Wednesday, 16 April 2014

Behind The Wall Of Sleep

     Long ago when the earth was new and dinosaurs roamed the earth, I worked as a postman,delivering parcels via an aged on-hire motor coach. I was based at West Norwood Sorting Office in South-East London. It is now a Wetherspoons, which tells you how long ago this all was. After, or between shifts, we'd rest up nearby in a Greasy Spoon Transport Cafe. Tobacco smoke hung in the air so thick you could mould shapes in it. There was also a classic old jukebox which was kept busy playing stuff by Jim Reeves, Cliff, Elvis, Frank and Cilla. But by a divine error of judgement the Payola staff had also loaded Black Sabbath's first hit single onto it. This of course was “Paranoid.

     As there were a few younger, long-haired posties (like me), it got a few airings. But by a further divine error, the jukie also contained the “B” side. Which was “The Wizard.” It began innocuously with some mournful tootings on a harmonica, and for a few brief seconds, the hubbub, nay uproar in the “caff” continued unabated. Then the thunderous power cords of Messrs Ward, Butler and Iommi kicked in, and shortly afterwards, Ozzie would begin his nasal caterwaulings.

  I've always been a Rock and Metal fan. Black Parrot Seaside began life as a rock band, with the stacks, columns,hair and all. At that time, if I was feeling occasionally homesick for the Industrial Midlands, a little blast (literally) of Sabbath often did the trick. Plus, “ The Wizard” also visibly annoyed a roomful of old bastards instantly. This tickled me immensely, as “Paranoid” never seemed to have the same effect on them.

   Initially, the culture shock in the dining area was palpable. And then the rage was, too. After the first dozen or so complaints, the proprietors cleverly learned to recognise that distinctive intro to “The Wizard,” and they turned it down a little each time. So as to protect the delicate senses of the fag-smoking, tea-swilling, sausage-munching hordes. But they couldn't undo the multi plays I had inserted before leaving, and they could not ask for the disc to be removed from the playlist until the next time the Rep. turned up to service it. (I was an awkward young sod like that!).

    This reaction endeared me even further to Sabbath. I had first heard them performing their eponymous second album on an aged green Dansette record player, bequeathed to me for solace whilst I was in exile. This was the album with a spooky cover and with the opening track beginning with a thunderstorm and a tolling bell. It still sounds pretty good on Volume control 11 pumped out through four speakers and a specialised amp. at home. Better than on the Dansette, in fact. Even though it does shake the windows. (Detached house-neighbours can't hear it). On the strength of hearing that album I bought the first Sabbath Album, secondhand from the brother of a College friend. It contained the wondrous “War Pigs” and “ Iron Man.” I wasn't lonely, depressed or devil-worshipping. I just liked enormous, Gothic power chords. And I thought Tony Iommi was a cracking guitarist. (Still do!) I went on to purchase several other Sabbath albums. One of my favourites remains a 12-inch Limited Edition  E.P. called "Feels Good To me." One of the tracks is a towering live version of “Heaven and Hell. “ It was recorded live in Moscow, in 1989.  The band was falling apart, and Iommi was the only original Sabbath member featured on the recording. Vocalist Tony Martin introduces each member of the band including the late Cosy Powell on drums, as they all bash out a little solo in turn. “ And the man who needs no introduction,” he growls, ” the one man who keeps the Black Sabbath legend alive-Tony Iommi!” Moscow then goes mad as Iommi rips into a gargantuan solo. I often wonder what Putin would have made of all that degeneracy. Shot them, I suppose?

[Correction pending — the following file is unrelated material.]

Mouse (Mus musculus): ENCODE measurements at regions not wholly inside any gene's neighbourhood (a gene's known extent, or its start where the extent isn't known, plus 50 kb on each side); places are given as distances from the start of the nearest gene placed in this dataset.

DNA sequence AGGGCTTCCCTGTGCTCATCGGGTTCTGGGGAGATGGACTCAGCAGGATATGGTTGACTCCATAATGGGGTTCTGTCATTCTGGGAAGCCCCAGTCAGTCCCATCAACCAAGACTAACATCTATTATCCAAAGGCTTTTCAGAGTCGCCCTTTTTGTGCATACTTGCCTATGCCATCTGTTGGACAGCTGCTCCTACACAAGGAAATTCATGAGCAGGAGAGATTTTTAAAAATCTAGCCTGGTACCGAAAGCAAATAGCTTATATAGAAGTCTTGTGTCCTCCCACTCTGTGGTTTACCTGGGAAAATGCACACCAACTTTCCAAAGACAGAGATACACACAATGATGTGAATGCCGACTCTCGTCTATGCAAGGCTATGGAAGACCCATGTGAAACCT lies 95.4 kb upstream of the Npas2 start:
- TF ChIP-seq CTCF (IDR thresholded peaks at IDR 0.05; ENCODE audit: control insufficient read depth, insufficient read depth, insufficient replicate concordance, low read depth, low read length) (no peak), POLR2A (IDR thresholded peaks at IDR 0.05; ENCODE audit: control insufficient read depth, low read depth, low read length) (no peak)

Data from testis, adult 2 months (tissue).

Better times today of course, for Sabbath, with most of them cleaned-up and even recording together. Their downloads and albums remain popular and their trail-blazing contribution to the genre of music now known as Heavy Metal is fully acknowledged by old and young rock fans alike. T.V. Programmes on worthy Culture Channels have analysed their songs and proved that some are actually well-written. Few if any endorse the dark arts, and a couple are actually credible political statements. (I told you War Pigs meant something).